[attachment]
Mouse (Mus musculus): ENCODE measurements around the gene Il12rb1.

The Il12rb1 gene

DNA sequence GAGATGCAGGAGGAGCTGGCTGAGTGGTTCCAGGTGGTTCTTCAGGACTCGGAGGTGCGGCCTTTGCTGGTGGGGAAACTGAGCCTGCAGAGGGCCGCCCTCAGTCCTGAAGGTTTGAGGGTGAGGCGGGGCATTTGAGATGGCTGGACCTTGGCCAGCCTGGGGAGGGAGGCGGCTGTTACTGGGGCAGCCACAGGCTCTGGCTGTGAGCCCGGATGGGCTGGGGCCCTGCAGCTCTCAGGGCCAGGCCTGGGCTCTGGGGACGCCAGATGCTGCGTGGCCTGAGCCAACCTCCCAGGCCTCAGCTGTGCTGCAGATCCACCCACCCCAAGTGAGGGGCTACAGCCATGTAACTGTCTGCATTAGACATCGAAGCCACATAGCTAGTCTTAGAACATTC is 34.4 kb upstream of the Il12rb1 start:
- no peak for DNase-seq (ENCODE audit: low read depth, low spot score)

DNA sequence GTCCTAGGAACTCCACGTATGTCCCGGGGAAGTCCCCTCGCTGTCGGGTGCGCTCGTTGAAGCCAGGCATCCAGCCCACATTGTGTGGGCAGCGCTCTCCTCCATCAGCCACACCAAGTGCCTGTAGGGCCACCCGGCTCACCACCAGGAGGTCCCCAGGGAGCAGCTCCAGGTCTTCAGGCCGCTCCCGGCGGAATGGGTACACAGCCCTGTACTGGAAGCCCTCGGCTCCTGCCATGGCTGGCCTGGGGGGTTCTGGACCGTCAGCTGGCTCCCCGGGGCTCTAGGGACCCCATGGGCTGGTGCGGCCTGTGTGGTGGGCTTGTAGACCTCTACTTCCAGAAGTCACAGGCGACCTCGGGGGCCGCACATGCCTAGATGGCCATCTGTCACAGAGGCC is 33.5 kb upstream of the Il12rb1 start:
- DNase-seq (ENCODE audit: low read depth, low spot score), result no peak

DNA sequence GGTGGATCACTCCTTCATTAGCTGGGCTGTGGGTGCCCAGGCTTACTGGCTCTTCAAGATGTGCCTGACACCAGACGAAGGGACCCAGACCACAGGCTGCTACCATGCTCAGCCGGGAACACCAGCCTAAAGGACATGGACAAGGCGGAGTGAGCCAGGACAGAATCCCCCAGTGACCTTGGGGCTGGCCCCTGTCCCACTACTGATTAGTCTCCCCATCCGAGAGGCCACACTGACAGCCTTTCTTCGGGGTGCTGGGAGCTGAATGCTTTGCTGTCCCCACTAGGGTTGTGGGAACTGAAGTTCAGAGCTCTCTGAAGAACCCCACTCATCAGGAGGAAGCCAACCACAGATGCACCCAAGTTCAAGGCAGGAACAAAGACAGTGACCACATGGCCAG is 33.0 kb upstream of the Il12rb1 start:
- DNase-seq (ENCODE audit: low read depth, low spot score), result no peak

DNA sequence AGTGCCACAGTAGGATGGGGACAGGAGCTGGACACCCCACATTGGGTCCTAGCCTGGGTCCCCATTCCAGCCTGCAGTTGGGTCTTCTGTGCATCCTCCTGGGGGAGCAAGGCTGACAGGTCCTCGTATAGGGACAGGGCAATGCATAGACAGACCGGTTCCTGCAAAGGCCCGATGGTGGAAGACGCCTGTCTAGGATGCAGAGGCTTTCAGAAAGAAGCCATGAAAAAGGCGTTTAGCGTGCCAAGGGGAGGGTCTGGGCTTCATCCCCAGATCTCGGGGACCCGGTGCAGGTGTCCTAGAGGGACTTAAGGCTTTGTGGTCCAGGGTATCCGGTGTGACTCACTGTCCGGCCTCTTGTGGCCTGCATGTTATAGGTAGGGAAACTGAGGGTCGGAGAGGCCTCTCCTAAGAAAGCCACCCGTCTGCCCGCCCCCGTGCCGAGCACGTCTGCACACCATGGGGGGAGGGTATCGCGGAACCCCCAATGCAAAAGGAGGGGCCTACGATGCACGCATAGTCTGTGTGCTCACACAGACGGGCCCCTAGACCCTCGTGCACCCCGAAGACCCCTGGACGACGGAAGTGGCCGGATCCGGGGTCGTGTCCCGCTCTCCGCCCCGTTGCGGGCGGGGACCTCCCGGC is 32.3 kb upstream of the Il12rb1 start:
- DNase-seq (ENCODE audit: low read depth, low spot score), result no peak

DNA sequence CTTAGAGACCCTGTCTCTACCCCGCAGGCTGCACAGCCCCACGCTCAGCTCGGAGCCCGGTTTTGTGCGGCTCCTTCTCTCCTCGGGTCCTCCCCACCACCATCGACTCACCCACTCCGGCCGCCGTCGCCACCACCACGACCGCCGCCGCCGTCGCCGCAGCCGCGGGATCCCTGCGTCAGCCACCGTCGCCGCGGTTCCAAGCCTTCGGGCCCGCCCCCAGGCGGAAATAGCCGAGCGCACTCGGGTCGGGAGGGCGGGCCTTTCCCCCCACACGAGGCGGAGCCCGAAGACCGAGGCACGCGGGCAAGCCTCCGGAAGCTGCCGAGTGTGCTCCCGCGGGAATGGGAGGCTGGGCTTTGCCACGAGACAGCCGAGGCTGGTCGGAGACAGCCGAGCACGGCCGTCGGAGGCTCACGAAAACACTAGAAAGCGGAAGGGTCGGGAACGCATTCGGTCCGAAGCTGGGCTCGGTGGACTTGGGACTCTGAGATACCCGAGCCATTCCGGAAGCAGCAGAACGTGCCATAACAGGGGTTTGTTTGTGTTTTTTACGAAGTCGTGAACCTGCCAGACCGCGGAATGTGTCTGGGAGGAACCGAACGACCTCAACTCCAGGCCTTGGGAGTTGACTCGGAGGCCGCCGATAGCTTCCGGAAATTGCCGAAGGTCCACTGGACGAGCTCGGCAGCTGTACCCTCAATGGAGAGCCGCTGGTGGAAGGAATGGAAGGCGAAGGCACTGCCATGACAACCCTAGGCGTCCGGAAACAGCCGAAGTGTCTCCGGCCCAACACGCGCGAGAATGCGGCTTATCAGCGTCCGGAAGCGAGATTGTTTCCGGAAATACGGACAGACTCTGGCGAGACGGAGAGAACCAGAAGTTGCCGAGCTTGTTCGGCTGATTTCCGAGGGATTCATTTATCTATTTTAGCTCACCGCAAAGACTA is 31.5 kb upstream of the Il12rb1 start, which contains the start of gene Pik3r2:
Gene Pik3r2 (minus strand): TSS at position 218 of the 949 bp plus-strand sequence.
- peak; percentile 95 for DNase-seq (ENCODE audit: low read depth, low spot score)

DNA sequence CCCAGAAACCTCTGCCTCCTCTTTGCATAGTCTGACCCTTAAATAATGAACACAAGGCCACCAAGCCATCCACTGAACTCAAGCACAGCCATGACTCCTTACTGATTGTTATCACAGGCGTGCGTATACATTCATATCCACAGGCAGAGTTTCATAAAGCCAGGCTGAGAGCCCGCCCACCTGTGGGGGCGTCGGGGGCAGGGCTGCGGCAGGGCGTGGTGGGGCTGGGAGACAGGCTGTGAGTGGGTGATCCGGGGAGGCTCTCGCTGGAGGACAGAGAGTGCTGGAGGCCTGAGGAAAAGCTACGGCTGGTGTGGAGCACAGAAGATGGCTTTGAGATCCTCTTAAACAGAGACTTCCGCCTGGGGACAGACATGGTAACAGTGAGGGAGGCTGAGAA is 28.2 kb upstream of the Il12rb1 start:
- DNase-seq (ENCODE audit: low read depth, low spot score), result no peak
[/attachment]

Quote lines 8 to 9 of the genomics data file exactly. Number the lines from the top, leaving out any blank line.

- DNase-seq (ENCODE audit: low read depth, low spot score), result no peak

DNA sequence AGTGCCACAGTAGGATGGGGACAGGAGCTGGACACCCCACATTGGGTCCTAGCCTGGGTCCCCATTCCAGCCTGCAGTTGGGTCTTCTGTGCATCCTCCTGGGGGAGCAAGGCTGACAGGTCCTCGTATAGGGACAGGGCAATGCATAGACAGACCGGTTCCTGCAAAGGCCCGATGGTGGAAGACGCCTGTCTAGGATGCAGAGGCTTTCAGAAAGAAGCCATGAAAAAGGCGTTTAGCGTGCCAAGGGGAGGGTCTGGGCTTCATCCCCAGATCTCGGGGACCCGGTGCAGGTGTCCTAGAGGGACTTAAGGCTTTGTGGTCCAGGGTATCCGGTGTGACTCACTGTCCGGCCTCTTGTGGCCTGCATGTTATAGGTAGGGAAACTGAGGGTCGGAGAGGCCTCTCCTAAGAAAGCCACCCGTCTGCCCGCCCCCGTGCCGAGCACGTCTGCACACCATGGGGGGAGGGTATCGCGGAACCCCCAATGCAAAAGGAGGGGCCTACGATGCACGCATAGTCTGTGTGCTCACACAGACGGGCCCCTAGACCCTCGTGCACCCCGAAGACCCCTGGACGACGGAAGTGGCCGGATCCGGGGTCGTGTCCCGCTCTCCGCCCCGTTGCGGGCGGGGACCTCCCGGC is 32.3 kb upstream of the Il12rb1 start: